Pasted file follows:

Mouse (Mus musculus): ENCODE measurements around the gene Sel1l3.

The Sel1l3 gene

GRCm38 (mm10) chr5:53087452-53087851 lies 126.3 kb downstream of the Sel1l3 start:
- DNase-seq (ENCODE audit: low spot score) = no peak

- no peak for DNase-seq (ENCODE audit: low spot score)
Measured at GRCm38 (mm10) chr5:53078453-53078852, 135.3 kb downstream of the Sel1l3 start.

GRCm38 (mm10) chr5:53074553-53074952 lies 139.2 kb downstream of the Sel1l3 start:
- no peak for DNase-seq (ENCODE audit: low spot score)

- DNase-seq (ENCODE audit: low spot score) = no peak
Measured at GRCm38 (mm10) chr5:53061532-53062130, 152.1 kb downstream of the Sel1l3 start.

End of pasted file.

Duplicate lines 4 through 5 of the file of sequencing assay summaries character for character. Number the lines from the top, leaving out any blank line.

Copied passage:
- DNase-seq (ENCODE audit: low spot score) = no peak

- no peak for DNase-seq (ENCODE audit: low spot score)